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Shy dog

Today I began assisting for a training class at the SF SPCA called “Shy Dogs.” Everyone there has a dog with some major fears – they’re frightened of men, dogs, buses, tile floors, even of their owners. By the end of class I found myself thankful that Franny is fearless. Then I remembered…last night I took my best friend Jasmine’s Chihuahua mix, Sombra, for a doggy sleepover so she could spend the day at the Treasure Island Music Festival. Sombra is a shy dog!

Sombra is an adolescent and she’s carrying alot of baggage around from her puppyhood. First of all, Sombra was never well socialized with dogs. They freak her out. Cats too. Basically she’s a big weenie. Secondly, and this contributes to her weenie-dom, Sombra was born to a mother owned by a large family with lots of rambunctious kids who terrorized her with rough handling. None of this is Sombra’s fault and she’s a lovely dog but she has a lot of fears.

Paul, the instructor of the Shy Dogs class, used a good metaphor: in dogs fear and aggression are two sides of the same coin. A dog may growl or bark not because it wants to hurt another dog or human, but because he is afraid of it. If he barks and growls, maybe the scary object will go away. But it’s not too hard to push a frightened dog from a state of fear to a state of terror, perhaps inciting him to bite or to completely shut down.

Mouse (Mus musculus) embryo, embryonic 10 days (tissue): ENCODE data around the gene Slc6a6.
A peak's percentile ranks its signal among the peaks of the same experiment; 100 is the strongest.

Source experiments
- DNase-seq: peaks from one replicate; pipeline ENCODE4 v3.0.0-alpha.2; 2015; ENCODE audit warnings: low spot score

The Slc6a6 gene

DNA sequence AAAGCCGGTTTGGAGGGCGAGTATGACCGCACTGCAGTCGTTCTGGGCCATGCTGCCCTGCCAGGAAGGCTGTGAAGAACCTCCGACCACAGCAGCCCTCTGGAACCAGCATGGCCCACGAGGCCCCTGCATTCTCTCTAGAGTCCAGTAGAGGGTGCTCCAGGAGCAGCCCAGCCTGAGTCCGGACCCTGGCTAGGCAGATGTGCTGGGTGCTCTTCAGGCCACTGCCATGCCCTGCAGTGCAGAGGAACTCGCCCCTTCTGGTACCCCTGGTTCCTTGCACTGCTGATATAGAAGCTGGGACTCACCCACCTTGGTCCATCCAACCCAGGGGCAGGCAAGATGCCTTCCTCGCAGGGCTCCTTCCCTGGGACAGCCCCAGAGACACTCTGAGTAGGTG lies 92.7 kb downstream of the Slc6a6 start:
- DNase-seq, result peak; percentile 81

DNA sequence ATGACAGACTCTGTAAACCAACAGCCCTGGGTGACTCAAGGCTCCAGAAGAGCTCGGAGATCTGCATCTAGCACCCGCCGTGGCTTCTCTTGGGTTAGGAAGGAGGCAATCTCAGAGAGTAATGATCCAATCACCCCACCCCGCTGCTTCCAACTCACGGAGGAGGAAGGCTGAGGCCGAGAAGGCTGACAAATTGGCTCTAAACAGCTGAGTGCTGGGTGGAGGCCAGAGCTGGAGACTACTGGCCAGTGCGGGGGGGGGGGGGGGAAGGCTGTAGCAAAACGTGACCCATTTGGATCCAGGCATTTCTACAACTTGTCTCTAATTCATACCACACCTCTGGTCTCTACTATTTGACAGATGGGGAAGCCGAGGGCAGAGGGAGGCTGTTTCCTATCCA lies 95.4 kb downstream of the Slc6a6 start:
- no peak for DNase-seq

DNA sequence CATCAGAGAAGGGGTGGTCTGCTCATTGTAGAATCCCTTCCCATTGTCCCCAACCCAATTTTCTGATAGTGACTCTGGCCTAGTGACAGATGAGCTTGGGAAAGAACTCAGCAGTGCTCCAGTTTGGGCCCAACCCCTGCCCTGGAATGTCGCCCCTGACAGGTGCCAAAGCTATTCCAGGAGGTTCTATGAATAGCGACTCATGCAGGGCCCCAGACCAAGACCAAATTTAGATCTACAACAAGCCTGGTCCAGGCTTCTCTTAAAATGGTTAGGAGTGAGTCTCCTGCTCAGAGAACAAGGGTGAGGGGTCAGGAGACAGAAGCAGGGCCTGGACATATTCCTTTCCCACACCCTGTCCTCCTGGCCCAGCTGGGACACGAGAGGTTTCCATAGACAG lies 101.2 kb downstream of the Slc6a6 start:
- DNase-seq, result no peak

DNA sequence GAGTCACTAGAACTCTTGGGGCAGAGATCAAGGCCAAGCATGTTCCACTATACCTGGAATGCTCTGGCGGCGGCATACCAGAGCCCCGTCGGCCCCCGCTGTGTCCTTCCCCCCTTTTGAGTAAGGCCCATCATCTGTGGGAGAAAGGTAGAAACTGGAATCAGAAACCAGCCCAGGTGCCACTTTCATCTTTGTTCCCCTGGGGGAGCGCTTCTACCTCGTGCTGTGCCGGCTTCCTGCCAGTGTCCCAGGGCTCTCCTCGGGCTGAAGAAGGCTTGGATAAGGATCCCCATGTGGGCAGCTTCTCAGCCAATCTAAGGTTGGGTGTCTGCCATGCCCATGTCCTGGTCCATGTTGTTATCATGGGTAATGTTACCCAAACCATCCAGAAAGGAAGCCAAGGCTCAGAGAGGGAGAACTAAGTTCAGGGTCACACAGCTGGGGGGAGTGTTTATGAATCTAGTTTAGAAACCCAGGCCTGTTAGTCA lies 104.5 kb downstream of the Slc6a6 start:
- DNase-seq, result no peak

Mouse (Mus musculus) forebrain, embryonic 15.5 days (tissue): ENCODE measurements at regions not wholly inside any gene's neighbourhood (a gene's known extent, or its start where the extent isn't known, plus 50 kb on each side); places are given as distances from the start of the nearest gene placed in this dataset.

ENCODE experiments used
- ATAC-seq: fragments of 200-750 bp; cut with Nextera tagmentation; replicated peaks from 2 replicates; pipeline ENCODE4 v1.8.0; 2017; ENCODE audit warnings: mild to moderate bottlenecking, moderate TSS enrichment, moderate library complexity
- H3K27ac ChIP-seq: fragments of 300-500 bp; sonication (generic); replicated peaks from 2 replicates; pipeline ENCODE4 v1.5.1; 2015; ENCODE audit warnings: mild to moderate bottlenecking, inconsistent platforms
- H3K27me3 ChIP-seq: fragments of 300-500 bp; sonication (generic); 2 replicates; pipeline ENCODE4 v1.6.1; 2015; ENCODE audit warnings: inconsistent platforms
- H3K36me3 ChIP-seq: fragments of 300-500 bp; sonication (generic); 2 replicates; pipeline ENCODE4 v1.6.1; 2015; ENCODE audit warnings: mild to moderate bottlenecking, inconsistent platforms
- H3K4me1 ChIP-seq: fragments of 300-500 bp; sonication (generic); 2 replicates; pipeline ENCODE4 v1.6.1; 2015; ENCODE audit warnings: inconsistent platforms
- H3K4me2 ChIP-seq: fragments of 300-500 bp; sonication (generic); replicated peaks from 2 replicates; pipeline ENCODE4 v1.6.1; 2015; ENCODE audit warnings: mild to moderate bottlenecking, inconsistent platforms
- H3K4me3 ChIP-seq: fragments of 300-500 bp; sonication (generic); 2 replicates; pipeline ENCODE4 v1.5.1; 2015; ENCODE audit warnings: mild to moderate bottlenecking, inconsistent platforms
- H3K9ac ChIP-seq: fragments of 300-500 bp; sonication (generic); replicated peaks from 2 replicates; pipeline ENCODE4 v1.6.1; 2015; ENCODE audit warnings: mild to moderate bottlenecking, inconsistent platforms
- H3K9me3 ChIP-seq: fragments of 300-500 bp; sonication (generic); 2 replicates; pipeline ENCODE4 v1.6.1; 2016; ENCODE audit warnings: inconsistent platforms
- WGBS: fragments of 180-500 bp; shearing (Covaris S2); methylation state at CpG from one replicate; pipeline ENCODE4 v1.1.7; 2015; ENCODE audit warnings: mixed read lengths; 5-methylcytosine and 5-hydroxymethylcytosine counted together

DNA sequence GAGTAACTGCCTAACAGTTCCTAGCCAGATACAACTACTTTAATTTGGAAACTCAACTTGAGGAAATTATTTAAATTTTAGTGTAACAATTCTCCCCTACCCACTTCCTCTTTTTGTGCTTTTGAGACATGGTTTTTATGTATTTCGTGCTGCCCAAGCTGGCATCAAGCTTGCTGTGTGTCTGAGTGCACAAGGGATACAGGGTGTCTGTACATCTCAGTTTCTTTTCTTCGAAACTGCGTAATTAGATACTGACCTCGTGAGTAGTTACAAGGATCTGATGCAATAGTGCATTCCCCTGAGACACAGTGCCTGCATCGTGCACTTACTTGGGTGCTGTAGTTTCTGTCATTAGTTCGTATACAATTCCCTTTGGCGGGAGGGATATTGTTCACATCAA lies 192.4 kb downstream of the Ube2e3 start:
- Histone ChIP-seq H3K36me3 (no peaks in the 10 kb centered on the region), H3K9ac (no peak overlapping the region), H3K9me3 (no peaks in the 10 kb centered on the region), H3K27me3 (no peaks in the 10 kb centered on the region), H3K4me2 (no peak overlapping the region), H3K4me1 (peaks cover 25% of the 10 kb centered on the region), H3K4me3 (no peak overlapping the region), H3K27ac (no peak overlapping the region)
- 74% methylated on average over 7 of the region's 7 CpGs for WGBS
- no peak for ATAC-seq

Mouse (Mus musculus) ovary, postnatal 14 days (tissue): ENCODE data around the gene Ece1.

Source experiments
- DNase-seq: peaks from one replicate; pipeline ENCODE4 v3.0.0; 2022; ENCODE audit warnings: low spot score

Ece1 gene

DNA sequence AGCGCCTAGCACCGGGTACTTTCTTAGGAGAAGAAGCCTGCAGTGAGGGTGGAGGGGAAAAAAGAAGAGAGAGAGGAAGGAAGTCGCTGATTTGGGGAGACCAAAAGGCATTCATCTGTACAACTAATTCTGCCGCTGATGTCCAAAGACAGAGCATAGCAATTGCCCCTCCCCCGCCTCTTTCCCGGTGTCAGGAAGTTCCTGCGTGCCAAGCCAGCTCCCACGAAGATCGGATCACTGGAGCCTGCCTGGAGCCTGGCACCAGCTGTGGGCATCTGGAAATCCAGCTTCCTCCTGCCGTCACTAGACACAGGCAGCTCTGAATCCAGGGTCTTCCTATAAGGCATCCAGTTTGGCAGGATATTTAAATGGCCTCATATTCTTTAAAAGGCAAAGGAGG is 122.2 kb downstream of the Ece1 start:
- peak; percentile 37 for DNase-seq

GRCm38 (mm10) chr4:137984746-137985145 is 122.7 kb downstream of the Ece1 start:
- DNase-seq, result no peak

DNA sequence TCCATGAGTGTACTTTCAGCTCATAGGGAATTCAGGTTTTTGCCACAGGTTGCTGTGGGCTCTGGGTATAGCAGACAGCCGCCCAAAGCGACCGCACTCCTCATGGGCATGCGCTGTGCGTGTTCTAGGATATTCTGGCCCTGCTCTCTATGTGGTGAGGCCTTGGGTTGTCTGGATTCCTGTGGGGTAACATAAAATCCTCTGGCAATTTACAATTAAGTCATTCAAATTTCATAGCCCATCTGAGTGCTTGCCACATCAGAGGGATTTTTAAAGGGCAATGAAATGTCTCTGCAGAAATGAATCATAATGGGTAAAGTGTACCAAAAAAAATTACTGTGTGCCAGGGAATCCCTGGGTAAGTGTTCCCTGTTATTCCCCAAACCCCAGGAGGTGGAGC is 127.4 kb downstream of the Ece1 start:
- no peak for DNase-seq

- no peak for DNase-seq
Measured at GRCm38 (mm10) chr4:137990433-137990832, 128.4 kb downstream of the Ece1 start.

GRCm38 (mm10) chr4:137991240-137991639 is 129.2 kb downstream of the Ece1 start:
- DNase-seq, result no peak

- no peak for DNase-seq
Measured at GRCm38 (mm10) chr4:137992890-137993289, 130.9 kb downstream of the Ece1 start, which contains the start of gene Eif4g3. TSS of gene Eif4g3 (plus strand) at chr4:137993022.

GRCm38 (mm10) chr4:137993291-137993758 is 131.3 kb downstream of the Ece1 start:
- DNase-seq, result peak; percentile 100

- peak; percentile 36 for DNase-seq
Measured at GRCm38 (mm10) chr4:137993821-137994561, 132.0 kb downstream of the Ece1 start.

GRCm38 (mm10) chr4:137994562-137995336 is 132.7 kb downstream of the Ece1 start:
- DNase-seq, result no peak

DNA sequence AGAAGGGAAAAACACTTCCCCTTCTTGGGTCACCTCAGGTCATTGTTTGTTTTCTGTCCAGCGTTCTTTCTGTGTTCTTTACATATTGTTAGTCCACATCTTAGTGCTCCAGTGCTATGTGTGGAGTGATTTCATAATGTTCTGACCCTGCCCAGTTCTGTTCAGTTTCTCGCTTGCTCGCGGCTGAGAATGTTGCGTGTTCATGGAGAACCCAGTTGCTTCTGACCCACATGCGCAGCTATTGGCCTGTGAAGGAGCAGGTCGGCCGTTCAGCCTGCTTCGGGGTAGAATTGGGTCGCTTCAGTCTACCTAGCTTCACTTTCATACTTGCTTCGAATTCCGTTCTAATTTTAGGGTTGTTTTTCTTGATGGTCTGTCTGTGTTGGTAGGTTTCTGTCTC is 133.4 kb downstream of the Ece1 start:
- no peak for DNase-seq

Ultimately, the best thing that can be done to help a dog with his fears are to build up his confidence. How do you build a dog’s confidence? With food, of course. And lots of praise. Like people, some fears can never be gotten rid of and that shouldn’t necessarily be the goal. Instead, the goal in working with a shy dog should be bringing them to a point where they are able to tolerate the things that frighten them in a way that is appropriate (for example, running in to the street is not a good response to a scary man walking a dog you but moving by as quickly as possible and keeping eye contact with you is). We want to “chip away” (as Paul said) at the fear.

There is no quick or easy way to do this. So just remember to go slowly, set small goals, and don’t expect a full “recovery.”

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